Starting from roots – History
History always plays an important role in shaping the present. At the time of implementation of VAT in India, there was a situation where the industries parked gains accrued to them on account of implementation of VAT and maintained a high price of goods. A system that was implemented with a positive mindset to rationalize tax and abolish cascading effect failed to pass on its benefit to the customers in the initial months, as the dealers enriched themselves at the cost of the common man. This was highlighted in a Study Report issued by C&AG named ‘Lessons for transition to Goods and Services Tax’ in June 2010.
As we all know Indian markets are highly sensitive to the effect of prices of goods and services and a slight change can have far-reaching effects such as inflation. As far as the recent developments are concerned under GST, it has been made clear by the government that it is not looking for higher revenues from GST by charging high tax rates on goods and services. An answer to the same has been given by defining slab rates under GST for different goods and services. The government aims to benefit from the increase in overall tax base, control on grey markets, and a more transparent and simple taxation regime.
Then how GST may cause inflationary conditions for Indian economy?
Despite the fact that the tax rates under GST are more or less same as the existing rates, still, there are chances of inflation under GST. The answer to the question comes from history when the industry fails to pass the benefit of reduced tax rates to the customers deliberately or due to lack of clarity during initial transitional periods. The effective tax rates at the consumer level are changed immediately but passing of these benefits may take time as discussed above. In case of a monopolistic economy, the same can be intentional as the industry wishes to earn more profits.
What is Anti-profiteering?
As per Section 171 of the CGST Act, any reduction in tax rate on any supply of goods or services, or any benefit of ‘input tax credit’, must be passed on to the recipient (for example, customer) by the registered person (e.g., trader) through a commensurate reduction in prices.
Thus, if a trader is paying, say, Rs. 100 less in the new tax rate on a certain item, he has to compulsorily sell that item for Rs. 100 cheaper, so the customer benefits proportionally. Failure to do so would mean the trader is indulging in ‘profiteering’. This is the concept of anti-profiteering.
The big picture
Despite a lot of agitation from the industry after the release of revised model law in November 2016, the government maintained the same provisions in respect of Anti-profiteering in the final Act too.
Accordingly, it is need of the hour that industry suo moto reduces prices of goods and services. However, if it doesn’t do so, then legal provisions are there in place to take care of such situations. An introduction of this measure is required to curb the practice of pocketing the tax benefit, rather than passing it on to the ultimate consumer by way of real reduction in the price of supplies.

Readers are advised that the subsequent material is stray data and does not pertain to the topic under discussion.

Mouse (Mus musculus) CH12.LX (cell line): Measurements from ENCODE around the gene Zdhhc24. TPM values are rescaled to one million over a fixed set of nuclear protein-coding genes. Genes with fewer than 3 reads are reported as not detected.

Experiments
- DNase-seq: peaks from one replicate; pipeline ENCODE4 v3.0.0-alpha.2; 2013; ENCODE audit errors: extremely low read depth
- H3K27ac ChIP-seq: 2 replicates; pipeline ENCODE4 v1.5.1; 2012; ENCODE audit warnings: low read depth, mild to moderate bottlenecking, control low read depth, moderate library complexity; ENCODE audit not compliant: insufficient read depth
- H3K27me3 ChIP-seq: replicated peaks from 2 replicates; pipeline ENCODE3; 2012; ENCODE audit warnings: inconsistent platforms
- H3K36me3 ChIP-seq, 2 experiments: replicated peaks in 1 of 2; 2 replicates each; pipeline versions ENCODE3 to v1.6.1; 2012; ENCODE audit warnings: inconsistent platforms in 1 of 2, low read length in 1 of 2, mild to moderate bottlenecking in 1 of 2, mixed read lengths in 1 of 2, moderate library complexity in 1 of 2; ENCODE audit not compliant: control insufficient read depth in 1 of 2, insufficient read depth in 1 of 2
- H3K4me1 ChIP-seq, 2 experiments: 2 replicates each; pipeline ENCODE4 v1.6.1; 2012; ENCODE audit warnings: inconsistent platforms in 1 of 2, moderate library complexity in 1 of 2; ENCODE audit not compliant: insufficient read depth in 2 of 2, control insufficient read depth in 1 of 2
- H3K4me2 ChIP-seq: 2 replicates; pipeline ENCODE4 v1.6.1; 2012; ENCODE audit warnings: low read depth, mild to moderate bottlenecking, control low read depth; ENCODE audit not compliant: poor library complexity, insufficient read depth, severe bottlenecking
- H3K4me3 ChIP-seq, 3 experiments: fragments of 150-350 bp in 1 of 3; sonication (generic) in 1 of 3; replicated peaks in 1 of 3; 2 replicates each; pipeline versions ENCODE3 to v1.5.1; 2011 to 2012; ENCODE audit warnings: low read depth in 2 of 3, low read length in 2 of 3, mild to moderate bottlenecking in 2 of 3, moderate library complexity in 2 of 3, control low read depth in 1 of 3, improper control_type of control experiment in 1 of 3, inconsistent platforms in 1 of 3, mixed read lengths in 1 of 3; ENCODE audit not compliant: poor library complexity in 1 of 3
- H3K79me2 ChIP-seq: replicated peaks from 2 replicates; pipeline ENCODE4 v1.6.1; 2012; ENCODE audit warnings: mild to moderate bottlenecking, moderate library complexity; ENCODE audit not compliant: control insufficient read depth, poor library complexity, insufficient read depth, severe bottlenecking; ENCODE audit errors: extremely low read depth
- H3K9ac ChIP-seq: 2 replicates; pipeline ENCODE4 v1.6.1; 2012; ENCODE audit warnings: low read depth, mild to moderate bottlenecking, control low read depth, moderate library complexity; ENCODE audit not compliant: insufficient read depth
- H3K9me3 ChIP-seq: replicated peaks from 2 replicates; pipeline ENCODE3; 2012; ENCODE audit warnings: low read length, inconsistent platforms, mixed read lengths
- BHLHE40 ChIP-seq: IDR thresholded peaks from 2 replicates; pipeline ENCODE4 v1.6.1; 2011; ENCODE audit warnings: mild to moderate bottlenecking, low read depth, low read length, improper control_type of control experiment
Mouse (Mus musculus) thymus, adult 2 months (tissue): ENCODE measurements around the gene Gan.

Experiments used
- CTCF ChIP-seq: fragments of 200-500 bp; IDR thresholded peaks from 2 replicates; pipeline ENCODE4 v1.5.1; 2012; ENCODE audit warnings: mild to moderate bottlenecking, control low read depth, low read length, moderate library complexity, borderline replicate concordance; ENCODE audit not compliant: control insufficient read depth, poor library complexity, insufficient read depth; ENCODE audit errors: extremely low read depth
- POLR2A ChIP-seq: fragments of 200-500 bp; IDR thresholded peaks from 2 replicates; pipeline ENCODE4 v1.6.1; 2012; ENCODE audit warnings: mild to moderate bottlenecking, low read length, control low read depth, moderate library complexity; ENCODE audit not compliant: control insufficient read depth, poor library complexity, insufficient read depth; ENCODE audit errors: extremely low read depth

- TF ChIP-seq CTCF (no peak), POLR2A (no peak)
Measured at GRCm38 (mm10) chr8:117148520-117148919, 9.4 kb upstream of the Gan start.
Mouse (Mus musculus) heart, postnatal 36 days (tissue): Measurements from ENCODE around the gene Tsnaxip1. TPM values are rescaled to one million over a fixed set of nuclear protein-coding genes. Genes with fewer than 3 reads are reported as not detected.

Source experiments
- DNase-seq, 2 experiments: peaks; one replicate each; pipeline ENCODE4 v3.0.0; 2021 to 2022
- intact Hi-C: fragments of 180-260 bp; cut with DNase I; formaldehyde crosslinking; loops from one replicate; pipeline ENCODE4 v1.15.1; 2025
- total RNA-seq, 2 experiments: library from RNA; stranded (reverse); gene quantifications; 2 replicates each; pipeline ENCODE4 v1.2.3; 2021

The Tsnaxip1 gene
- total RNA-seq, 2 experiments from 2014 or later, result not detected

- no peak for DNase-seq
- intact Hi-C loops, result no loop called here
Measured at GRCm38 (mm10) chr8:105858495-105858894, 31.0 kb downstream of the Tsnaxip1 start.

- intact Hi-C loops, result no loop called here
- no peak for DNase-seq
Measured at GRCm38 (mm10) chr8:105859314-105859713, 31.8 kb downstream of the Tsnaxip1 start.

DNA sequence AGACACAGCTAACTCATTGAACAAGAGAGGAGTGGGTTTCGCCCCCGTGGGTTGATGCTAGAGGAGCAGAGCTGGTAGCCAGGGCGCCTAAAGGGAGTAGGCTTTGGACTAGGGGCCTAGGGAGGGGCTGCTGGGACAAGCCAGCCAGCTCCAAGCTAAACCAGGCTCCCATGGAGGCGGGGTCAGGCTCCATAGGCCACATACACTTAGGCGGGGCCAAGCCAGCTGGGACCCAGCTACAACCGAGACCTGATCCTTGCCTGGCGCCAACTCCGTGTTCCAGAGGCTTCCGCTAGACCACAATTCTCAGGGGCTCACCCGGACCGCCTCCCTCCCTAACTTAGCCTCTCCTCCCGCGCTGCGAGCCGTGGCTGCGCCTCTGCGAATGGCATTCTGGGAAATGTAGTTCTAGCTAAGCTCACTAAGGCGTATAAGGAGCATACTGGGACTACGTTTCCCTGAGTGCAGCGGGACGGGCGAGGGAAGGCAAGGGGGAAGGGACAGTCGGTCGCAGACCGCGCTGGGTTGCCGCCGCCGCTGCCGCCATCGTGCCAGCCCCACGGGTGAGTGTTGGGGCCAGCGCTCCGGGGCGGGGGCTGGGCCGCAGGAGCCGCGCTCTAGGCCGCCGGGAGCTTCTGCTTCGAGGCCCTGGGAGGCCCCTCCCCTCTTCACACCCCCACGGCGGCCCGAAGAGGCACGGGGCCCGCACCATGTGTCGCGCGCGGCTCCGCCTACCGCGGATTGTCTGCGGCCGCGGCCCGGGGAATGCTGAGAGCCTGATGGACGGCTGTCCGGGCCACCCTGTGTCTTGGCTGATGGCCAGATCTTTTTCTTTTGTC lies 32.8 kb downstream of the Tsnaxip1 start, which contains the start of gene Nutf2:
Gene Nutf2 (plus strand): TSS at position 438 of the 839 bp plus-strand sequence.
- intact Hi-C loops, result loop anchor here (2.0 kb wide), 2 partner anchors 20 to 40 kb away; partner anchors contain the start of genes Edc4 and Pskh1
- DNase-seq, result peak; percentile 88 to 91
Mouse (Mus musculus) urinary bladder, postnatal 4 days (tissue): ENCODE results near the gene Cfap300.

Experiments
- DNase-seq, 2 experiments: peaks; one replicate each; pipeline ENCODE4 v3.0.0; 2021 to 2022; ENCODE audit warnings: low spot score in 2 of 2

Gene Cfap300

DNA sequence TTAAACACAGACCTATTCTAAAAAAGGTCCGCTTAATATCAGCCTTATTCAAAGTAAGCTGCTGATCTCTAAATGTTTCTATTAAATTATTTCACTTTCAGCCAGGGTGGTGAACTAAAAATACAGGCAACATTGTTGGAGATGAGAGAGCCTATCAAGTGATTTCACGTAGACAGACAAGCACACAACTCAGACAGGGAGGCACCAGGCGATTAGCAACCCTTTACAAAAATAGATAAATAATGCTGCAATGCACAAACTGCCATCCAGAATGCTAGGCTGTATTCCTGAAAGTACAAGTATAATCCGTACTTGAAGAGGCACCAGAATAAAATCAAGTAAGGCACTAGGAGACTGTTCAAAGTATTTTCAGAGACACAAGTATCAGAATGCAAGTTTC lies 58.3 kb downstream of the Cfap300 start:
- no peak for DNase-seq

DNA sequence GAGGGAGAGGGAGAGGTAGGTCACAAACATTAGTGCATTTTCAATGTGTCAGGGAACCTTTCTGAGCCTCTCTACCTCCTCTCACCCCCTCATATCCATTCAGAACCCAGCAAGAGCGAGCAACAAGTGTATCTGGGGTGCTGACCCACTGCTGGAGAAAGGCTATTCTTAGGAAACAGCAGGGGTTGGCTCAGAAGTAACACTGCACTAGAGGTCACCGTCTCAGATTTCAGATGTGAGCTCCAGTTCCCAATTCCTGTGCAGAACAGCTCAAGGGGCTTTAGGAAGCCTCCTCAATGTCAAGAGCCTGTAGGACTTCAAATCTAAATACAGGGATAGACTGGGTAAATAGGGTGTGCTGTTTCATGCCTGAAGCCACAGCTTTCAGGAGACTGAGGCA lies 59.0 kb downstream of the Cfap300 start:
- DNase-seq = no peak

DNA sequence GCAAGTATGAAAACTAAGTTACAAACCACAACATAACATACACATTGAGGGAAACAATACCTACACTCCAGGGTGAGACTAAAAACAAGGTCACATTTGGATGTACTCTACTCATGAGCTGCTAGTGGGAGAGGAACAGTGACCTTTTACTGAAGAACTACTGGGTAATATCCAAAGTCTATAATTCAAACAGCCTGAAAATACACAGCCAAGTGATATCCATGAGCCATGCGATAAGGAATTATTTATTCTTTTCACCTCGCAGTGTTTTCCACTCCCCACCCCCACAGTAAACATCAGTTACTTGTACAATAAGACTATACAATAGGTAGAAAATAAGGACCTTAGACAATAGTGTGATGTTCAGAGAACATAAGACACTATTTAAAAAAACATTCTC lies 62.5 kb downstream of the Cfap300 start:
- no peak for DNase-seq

Section 171 is followed by rules made by CG in respect of setting up of The National Anti-Profiteering Authority, that will have wide-ranging powers, including the power to issue notices to anybody that it feels warrants a “fair enquiry,” The same rules were highlighted in the 17th GST Council Meeting that concluded on 18-July-2017.
Authority and its powers
The powers of the authority include the ability to order a reduction in prices, impose a penalty, and even cancel the registration of a company deemed to have not passed on a tax rate reduction to consumers. The rules, which are made public, state that the authority is to be chaired by a Chairman, who holds or has held a post equivalent in rank to a Secretary to the Government of India.
The rules mandate a procedure from the detection of anti-profiteering to the decision of the authority. They provide for the creation of a standing committee, which would receive written complaints from anyone about anti-profiteering practices.
The standing committee, after reviewing the prima facie evidence, will refer the matter to the Director-General of Safeguards (DGS) for a detailed inquiry. The DGS must complete its investigation within three months of receiving the reference from the committee or furnish in writing reasons for a delay, which itself cannot exceed three months more. The authority will have three months to issue its verdict following the inquiry by DGS, which means the entire procedure, from investigation to the verdict, cannot exceed nine months.
International Impact of Anti-profiteering
India stands after 150 nations in the world to adopt a single tax regime of GST. A broad overview of the experience of rest of the world in implementing Anti-profiteering has been gloomy, involving a number of problems. India has to learn from the bad experience of others while implementing the same in its economy.
The way forward
There are a number of challenges involved in the implementation of Anti-profiteering under GST. To list a few; practical difficulty in the computation of actual benefits derived, the problem in the determination of reduced price, constitutional challenges relating to free trade, etc.
From consumers’ viewpoint, anti-profiteering is a bliss as it ensures them their entitled benefits under the taxation system. At the same time, there are a number of challenges involved too. Any further rules to be made shall ensure that they are detailed and clear so that there is no scope left for discretion and confusion that may further lead to corruption and trade malpractices. We just hope for a positive beginning.